There are three main reasons why lights flicker:
1. Flicker caused by external factors. Faults and environmental conditions external to the light fitting that could cause flickering include:
a. Faulty wiring. If you suspect this is the cause of the problem you should consult a qualified electrician.
b. Faulty connections. For example, if an LED lamp is not securely held in the lamp-holder. Usually you will be able to check this for yourself, but if a new lampholder is required you should consult a qualified electrician.
Lamp-holder. This is a GU10 lamp-holder, but there are several other designs in common use.
Pins. If the pins are not firmly engaged in the corresponding sockets in the lamp-holder a good electrical connection will not be achieved and flicker could be the result.
c. Overloaded circuits. Usually, if a circuit is overloaded the circuit breaker will trip and the electrical supply to that circuit is cut-off, so flickering would not take place. However, if the circuit breaker is not functioning the consequences are potential highly dangerous and could include flickering, and much more. If you suspect this is the cause of the problem you should consult a qualified electrician.
d. Abnormal fluctuations in the electrical supply, possibly caused by lightning strikes or a tree falling on a power line.
e. Other devices on the same electrical circuit with faults of their own. Disconnecting them one by one will usually reveal if this is the problem and which device is at fault.
f. The wrong type of dimmer. This is a common cause of flickering. Almost all light fittings today (2021) use LEDs as their light source, but there are still many dimmers in use that were designed for other light sources such as tungsten filament lamps. Usually, dimmers designed for these light sources will not work well with LEDs and flickering is often experienced. For more information, please check this article: LED Dimming - Frequently Asked Questions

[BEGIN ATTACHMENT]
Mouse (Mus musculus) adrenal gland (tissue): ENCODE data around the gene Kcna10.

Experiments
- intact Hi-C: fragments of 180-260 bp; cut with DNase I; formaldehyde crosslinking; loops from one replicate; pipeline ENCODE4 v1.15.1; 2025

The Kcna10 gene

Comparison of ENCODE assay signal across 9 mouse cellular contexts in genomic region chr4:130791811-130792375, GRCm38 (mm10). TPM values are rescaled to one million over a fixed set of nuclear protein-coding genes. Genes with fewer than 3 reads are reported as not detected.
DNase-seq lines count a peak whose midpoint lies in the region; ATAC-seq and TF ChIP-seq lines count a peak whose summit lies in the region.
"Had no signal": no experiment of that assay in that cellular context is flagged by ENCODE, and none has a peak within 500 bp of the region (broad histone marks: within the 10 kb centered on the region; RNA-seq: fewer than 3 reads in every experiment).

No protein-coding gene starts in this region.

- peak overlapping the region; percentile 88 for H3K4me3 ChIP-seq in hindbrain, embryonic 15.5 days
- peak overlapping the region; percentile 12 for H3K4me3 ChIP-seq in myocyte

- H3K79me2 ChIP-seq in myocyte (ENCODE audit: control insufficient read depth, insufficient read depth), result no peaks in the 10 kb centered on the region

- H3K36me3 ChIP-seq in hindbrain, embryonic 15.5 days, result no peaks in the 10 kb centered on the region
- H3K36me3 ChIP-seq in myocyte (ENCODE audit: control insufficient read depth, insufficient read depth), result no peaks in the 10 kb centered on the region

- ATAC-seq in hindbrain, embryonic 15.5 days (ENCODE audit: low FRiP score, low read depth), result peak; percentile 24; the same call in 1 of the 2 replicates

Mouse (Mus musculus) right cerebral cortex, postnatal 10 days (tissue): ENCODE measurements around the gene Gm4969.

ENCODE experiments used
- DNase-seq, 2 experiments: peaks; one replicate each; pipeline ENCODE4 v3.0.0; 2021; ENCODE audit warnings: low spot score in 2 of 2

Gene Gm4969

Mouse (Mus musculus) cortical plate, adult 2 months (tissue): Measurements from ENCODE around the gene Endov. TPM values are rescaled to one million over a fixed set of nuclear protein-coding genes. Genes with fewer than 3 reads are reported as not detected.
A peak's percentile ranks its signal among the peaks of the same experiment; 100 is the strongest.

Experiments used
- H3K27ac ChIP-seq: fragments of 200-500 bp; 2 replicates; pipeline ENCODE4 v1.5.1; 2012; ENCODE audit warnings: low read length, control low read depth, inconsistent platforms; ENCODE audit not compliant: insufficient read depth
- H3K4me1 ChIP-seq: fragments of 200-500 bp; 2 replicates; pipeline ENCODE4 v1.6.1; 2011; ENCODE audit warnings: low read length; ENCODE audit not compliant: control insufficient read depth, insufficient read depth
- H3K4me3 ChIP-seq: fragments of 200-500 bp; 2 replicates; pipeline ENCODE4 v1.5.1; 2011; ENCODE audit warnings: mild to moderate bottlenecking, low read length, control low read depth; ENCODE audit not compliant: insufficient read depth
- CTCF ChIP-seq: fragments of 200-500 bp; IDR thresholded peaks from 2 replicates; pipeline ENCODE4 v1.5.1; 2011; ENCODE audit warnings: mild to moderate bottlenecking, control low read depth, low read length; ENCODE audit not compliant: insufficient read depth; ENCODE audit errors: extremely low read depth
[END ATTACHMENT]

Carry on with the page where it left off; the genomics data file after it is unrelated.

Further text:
2. Flicker caused by faults inside the light fitting:
a. Faulty electronics in the light fitting. All LEDs have a driver – which is a piece of electronics that transforms the mains voltage down (typically) from 230V to 12V or 24V and rectifies it from alternating current (AC) to direct current (DC). Over time, drivers gradually fail and this could cause flickering. If the driver is separate from the LEDs (as in the picture below) the manufacturer of the light fitting might be able to supply a replacement.
If the driver and the LEDs are integral to each other (as in an LED lamp, such as the one pictured above), there is no alternative but to replace the lamp.
b. Faulty connection between the driver and LEDs. If the driver is separate from the LEDs (as in most larger and commercial fittings), check the connections between them if you are qualified to do so.
An example of a popular commercial LED light fitting in which the driver and the LEDs are separate.
The driver is inside the fitting but separate from the LEDs.
The LEDs are connected to the driver with small wires. A fault in these connections could cause flickering but can only be rectified by a suitable qualified person.
c. Faulty LEDs. It is rare that flickering is caused by faulty LEDs. Usually, LEDs gradually become dimmer with age, so if they are flickering the cause is more likely to be in the driver (see above) or elsewhere.
3. Flicker that is inherent to the design of the light fitting and is not caused by an external fault, or a particular environmental situation or a progressive deterioration of the light fitting.
To an extent, which may or may not be noticeable to the naked eye, all artificial light sources flicker. This is a matter of debate and concern in the lighting industry because flicker, even at frequencies that we cannot consciously see, is known to affect our health. Further information on this aspect of flicker can be found on the following article What is Flicker in Relation to Lighting?